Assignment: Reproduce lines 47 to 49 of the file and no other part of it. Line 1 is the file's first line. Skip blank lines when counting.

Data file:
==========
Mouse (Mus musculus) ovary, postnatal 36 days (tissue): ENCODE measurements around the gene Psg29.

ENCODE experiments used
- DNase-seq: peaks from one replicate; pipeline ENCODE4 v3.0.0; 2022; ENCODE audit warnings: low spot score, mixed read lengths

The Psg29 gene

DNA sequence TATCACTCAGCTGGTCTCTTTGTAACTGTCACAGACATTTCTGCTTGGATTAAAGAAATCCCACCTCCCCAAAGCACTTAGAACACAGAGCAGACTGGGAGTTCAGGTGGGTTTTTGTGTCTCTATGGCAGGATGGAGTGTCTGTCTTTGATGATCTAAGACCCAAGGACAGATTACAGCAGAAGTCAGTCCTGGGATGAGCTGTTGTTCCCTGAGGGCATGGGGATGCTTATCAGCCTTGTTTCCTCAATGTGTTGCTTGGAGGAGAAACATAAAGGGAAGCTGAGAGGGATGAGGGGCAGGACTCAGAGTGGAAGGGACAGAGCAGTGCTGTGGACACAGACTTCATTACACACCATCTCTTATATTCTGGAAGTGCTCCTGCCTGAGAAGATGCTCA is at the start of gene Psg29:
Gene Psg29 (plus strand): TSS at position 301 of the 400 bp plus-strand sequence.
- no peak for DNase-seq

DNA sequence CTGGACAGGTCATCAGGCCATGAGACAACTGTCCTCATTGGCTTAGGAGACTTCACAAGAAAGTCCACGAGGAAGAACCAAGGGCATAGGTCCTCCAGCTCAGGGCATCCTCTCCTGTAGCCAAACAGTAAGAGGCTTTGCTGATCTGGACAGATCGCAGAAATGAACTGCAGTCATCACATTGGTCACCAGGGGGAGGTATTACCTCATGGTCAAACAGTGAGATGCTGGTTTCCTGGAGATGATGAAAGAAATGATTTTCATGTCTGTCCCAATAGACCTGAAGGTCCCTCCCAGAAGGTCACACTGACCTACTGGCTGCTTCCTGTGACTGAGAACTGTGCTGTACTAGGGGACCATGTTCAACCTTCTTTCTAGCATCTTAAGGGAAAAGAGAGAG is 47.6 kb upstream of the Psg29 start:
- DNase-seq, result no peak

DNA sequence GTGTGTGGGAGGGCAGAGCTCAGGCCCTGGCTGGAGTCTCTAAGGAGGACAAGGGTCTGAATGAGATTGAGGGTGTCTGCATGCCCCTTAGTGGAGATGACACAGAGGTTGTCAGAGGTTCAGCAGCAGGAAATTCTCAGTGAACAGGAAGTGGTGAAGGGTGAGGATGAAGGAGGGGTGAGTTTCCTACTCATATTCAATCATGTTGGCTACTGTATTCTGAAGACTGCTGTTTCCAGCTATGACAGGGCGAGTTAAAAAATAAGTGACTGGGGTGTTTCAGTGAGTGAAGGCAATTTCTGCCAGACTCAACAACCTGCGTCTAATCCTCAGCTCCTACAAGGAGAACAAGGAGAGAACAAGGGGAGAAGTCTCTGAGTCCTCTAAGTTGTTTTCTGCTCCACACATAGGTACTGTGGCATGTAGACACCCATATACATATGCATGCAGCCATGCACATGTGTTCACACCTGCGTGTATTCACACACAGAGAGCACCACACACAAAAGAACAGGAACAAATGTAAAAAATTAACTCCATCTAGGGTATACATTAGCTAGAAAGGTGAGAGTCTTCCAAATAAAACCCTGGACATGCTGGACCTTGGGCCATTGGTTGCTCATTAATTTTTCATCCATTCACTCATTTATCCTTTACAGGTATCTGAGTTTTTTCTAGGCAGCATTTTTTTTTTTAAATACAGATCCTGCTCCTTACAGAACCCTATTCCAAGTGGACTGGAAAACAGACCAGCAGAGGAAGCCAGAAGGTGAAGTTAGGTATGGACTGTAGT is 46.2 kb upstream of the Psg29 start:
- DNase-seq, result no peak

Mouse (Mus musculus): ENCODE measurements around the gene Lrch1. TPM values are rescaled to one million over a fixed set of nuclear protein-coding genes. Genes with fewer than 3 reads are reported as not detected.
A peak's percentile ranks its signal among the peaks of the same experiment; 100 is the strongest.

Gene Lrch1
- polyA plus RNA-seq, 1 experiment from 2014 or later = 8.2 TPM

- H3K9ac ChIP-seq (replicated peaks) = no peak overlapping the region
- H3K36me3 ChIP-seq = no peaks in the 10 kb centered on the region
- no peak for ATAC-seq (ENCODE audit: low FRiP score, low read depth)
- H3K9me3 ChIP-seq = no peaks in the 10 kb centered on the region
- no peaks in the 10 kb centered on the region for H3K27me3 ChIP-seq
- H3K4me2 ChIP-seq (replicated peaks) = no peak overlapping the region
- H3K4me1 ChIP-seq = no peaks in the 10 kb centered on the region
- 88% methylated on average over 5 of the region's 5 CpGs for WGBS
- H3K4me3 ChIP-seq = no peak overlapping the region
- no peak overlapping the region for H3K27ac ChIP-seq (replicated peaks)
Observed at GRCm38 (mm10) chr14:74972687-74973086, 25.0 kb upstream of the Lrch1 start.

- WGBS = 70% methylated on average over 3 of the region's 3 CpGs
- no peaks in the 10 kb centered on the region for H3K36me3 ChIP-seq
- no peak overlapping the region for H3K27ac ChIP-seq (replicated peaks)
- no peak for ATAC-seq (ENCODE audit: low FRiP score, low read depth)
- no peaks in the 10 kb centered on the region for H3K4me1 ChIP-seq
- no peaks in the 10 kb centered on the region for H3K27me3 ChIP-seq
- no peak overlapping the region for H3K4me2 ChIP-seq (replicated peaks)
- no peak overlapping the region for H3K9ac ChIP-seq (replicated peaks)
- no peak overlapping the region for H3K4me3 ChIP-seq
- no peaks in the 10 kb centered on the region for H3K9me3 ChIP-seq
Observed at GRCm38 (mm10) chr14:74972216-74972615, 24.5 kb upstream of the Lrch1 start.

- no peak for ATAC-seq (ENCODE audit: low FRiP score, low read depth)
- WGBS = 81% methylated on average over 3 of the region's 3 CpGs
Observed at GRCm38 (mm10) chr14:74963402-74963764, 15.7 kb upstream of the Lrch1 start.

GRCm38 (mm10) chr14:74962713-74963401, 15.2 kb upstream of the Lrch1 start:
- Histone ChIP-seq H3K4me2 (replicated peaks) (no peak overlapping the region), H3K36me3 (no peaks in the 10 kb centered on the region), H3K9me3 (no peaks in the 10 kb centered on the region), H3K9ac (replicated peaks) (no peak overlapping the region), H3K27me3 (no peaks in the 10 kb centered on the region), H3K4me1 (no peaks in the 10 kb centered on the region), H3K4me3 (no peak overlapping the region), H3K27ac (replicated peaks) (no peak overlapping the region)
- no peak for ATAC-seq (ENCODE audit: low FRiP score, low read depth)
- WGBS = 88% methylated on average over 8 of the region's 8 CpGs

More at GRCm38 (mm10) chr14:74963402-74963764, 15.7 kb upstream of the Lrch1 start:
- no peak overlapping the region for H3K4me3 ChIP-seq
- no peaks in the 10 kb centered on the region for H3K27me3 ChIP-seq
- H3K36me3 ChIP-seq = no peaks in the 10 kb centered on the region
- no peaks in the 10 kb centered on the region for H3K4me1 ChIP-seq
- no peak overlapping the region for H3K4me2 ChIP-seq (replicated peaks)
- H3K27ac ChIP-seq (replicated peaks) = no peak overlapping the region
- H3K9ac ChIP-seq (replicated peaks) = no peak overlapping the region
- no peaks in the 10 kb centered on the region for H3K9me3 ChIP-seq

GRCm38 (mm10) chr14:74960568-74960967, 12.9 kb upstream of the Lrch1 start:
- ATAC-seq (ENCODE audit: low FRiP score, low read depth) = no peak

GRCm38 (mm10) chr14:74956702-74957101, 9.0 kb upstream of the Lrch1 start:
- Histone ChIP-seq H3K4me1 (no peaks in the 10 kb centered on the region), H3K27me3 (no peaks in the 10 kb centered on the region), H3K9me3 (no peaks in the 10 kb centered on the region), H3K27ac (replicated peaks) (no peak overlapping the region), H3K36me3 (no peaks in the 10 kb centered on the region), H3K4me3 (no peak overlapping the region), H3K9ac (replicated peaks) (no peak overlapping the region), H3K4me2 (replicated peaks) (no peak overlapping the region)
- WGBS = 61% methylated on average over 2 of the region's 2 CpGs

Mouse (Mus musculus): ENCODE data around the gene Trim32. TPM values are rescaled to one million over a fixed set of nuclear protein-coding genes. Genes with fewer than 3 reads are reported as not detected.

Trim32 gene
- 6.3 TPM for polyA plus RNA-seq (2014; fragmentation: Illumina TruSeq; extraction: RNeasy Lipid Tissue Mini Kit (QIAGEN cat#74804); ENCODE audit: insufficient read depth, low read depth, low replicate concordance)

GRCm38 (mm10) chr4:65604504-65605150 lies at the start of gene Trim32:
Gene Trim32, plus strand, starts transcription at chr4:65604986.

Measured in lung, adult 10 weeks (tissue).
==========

- no peaks in the 10 kb centered on the region for H3K27me3 ChIP-seq
- H3K36me3 ChIP-seq = no peaks in the 10 kb centered on the region
- no peaks in the 10 kb centered on the region for H3K4me1 ChIP-seq